Septic shock is a severe and potentially fatal condition that occurs when sepsis leads to life-threatening low blood pressure. Sepsis develops when the body has an overwhelming response to infection. It occurs when the body’s response to these chemicals is out of balance, triggering changes that can damage multiple organ systems.
If sepsis progresses to septic shock, blood pressure drops dramatically. This may lead to death.
Sepsis is caused by infection and can happen to anyone. Sepsis is most common and most dangerous in;
- Older adults
- Pregnant women
- Children younger than 1
- People who have chronic conditions, such as diabetes, kidney or lung disease, or cancer
- People who have weakened immune systems
Signs and Symptoms
Early symptoms of sepsis should not be ignored. These include;
- Fever usually higher than 38˚C
- Low body temperature (hypothermia)
- Fast heart rate
- Rapid breathing, or more than 20 breaths per minute
Severe sepsis is defined as sepsis with evidence of organ damage that usually affects the kidneys, heart, lungs, or brain. Symptoms of severe sepsis include
- Noticeably lower amounts of urine
- Acute confusion
- Severe problems breathing
- Bluish discoloration of the digits or lips (cyanosis)
People who are experiencing septic shock will experience the symptoms of severe sepsis, but they will also have very low blood pressure that doesn’t respond to fluid replacement.
The most common cause of sepsis is a bacterial infection. Sepsis can then lead to septic shock. Whenever bacteria find their way into the bloodstream, harmful infection might occur.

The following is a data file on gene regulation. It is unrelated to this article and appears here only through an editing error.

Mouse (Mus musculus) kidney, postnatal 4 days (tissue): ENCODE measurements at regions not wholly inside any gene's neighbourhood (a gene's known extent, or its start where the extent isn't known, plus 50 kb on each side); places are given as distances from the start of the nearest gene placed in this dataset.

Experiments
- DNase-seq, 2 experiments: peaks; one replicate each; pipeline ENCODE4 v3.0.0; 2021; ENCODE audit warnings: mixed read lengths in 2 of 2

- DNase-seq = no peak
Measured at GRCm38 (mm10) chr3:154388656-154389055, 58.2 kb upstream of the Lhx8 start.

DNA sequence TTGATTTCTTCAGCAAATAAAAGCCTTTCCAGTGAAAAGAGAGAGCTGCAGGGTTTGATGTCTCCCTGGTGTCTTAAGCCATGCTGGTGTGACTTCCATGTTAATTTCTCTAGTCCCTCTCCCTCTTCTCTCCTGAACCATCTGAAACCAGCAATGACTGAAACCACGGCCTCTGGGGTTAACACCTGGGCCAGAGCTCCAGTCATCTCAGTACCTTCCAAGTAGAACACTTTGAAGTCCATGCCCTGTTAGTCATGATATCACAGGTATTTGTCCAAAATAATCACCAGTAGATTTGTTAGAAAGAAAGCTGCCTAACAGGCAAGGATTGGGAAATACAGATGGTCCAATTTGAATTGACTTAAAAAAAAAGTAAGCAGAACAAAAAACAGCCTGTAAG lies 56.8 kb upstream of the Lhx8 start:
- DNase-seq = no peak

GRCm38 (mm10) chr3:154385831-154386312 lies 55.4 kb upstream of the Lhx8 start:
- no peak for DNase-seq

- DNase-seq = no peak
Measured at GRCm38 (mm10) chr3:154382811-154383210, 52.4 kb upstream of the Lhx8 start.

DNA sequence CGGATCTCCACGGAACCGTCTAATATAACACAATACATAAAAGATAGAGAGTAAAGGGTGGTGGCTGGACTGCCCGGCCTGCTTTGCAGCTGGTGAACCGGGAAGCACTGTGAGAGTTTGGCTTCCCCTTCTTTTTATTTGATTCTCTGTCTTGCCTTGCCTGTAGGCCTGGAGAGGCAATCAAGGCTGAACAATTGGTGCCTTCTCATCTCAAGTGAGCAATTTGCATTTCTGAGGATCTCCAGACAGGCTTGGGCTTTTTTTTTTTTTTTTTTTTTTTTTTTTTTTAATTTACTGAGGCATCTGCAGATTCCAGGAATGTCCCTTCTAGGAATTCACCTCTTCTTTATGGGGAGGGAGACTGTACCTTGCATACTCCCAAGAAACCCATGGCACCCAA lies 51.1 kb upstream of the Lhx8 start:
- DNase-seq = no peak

Bacteria or other infectious agents can get into the bloodstream through an opening in the skin, such as a cut or burn.
Sepsis can also be the result of an infection in an organ, such as a urinary tract infection (UTI) or lung infection. Fungi and viruses can also cause sepsis, particularly in people with weakened immune systems, but this is less common.
Early, aggressive treatment boosts the patient’s chances of surviving sepsis. People who have sepsis require close monitoring and treatment in a hospital intensive care unit. If a patient has sepsis or septic shock, life saving measures may be needed to stabilize breathing and heart function.
- Medications – a number of medications are used in treating sepsis and septic shock. They include;
- Intravenous fluids (IV)
- Supportive care – people who have sepsis often receive supportive care that includes oxygen.
Surgery – Surgery may be needed to remove sources of infection, such as collections of pus (abscesses), infected tissues or gangrene.
What We Offer
We at Almurshidi Medical Tourism will find the best doctors to cater to your needs. We are partnered with a wide network of hospitals and clinics that provide top quality medical experience.
We provide free medical estimates, make medical appointments, and provide several medical opinions if needed at no cost.
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